In the Bull In agro dominico, issued by Pope John XXII on March 27, 1329, the first fifteen articles extracted from the works of Meister Eckhart are condemned as haereticos, while the final eleven are said to be male sonantes, temerarios, et suspectas de haeresi, a traditional formula. The pope absolved Eckhart himself of conscious heresy, noting in the conclusion of the Bull, "The aforesaid Eckhart . . . professed the Catholic faith at the end of his life and revoked and also deplored the twenty-six articles which he admitted that he had preached . . . insofar as they could generate in the minds of the faithful a heretical opinion, or one erroneous and hostile to true faith."1 This did not prevent Pope John from engaging in a damnatio memoriae of the deceased Dominican in the Bull's preface. Here Eckhart is said to be someone who "wished to know more than he should," who was "led astray by the Father of lies," and who sowed "thorns and obstacles contrary to the very clear truth of faith in the field of the Church." Eckhart is castigated for presenting "many things as dogma that were designed to cloud the true faith in the hearts of many, things which he put forth especially before the uneducated crowds in his sermons."
Much has been written on Eckhart's condemnation, both in terms of sorting out the events and of evaluating its outcome.2 In 1980 the Dominican order petitioned the Holy see to have the condemnation rescinded, so that Eckhart, like a mystical Gallileo, might be freed of whatever clouds still hang over his name. Thus far there has been no word from Rome. My purpose here is not to plead for Eckhart's rehabilitation-he scarcely needs one today. Rather, I will try to put the condemnation of 1329 into a broad perspective in order to gain some insight into the sources of the tensions between mysticism and the magisterium, the authoritative teaching of the Church.3 My contention is that such tensions are not merely accidental, the result of the bad will of heretics or the mistakes and incomprehension of authority figures, but that they also are partly the result of inherent issues, pressure points if you will, in the relation of mysticism and magisterium in the history of Christianity.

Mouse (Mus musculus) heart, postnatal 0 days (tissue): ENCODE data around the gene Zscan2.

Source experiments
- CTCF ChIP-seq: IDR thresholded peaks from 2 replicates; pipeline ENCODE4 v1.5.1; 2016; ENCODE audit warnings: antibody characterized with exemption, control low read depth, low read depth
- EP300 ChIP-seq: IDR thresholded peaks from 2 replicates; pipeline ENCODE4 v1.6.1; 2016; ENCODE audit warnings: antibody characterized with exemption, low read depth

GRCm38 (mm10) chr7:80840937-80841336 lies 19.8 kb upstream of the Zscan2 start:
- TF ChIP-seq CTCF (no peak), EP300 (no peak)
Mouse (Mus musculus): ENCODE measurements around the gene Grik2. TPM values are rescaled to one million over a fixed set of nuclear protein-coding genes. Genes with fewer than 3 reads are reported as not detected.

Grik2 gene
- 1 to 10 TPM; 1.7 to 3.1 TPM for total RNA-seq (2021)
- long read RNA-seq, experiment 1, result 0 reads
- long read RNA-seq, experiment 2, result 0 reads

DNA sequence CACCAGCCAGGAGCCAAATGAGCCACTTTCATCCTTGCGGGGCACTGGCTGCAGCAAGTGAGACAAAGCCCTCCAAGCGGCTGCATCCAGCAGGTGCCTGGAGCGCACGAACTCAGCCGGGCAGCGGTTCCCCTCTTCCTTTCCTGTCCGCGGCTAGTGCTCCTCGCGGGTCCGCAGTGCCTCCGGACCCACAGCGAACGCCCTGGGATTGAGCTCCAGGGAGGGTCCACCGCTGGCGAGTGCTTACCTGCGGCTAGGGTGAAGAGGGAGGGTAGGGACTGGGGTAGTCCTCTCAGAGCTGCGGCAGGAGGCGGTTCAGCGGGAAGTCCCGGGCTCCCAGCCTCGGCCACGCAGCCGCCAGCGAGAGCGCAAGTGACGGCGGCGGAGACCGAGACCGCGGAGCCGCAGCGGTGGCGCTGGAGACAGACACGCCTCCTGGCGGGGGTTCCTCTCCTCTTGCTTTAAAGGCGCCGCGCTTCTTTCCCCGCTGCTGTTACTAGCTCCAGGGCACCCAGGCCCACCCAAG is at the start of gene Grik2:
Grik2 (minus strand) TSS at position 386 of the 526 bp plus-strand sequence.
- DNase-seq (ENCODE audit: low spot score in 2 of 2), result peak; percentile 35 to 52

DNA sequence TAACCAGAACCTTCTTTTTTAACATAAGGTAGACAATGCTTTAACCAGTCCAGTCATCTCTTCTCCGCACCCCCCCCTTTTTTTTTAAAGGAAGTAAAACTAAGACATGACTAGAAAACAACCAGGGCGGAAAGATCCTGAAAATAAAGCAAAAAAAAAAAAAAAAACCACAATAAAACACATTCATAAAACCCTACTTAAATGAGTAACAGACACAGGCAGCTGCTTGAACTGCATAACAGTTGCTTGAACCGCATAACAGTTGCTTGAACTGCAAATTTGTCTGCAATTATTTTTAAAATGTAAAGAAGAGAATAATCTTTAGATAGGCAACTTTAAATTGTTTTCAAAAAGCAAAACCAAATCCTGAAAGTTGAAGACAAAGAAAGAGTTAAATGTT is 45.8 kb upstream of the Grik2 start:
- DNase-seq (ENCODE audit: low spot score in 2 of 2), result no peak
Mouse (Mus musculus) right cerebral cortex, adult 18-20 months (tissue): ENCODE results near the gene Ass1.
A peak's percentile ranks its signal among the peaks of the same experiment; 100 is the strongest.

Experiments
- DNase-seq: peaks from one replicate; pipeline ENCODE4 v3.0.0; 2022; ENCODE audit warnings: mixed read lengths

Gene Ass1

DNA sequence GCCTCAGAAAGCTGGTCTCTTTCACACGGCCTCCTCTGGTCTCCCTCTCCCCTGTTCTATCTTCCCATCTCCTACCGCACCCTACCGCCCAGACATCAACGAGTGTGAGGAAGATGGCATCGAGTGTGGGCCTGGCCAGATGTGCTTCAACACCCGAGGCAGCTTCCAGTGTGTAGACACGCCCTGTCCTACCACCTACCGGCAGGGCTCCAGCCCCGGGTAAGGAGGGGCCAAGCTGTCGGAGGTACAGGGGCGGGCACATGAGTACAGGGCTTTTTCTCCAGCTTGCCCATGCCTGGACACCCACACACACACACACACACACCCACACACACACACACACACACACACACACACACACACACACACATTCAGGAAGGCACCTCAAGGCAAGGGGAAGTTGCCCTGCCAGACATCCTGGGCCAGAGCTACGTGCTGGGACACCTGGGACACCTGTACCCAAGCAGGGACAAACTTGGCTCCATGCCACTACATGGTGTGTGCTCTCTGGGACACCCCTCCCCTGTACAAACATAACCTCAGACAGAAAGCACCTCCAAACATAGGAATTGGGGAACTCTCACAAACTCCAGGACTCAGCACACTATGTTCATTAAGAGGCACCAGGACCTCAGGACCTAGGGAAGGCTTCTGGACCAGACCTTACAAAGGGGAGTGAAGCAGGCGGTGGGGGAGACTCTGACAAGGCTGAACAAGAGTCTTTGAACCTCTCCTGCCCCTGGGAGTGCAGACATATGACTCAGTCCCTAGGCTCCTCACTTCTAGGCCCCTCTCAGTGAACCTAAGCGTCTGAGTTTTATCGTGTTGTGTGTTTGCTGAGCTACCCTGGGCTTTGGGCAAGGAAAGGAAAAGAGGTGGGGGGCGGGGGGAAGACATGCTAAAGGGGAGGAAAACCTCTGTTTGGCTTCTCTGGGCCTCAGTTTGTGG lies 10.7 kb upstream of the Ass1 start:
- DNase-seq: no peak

By the time of the 1329 condemnation, Eckhart had been dead for fourteen months.4 What would have happened to the respected Dominican had he still been alive remains speculation. But the fate of other mystics condemned for heresy is well known. Let me present two famous cases.
On June 1, 1310, the wandering beguine, Marguerite Porete, was burned at the stake in the Place de Greve in Paris as a relapsed heretic.5 Marguerite had been arrested in 1308 for continuing to disseminate her book The Mirror of Simple Annihilated Souls after having been forbidden to do so by the bishop of Cambrai. She refused to say anything to the inquisitorial board under the leadership of the Dominican William of Paris, confessor to King Philip the Fair; so she was finally handed over to the secular arm for execution.6 As is often the case, the relation of the motivations behind the condemnation of Marguerite is unclear. Defense of orthodoxy, suspicion of the beguines, and possible political implications, such as Philip the Fair's desire to appear as a staunch proponent of correct belief in the midst of his quarrels with the papacy, all probably played a part.7
Movie versions of the death of Joan of Arc, or the scene of the burning of the woman accused of witchcraft in Ingmar Bergman's Seventh Seal, have given us some sense, if a sanitized one, of what such a horrible scene must have been like. Although the surviving documentation is negative toward Marguerite, the anonymous continuator of the Chronicle of William ofNangis records that "she showed many noble and devout signs of penance at her death by which the feelings of many were moved to heartfelt compassion toward her and even to tears, as eyewitnesses who saw it testified. …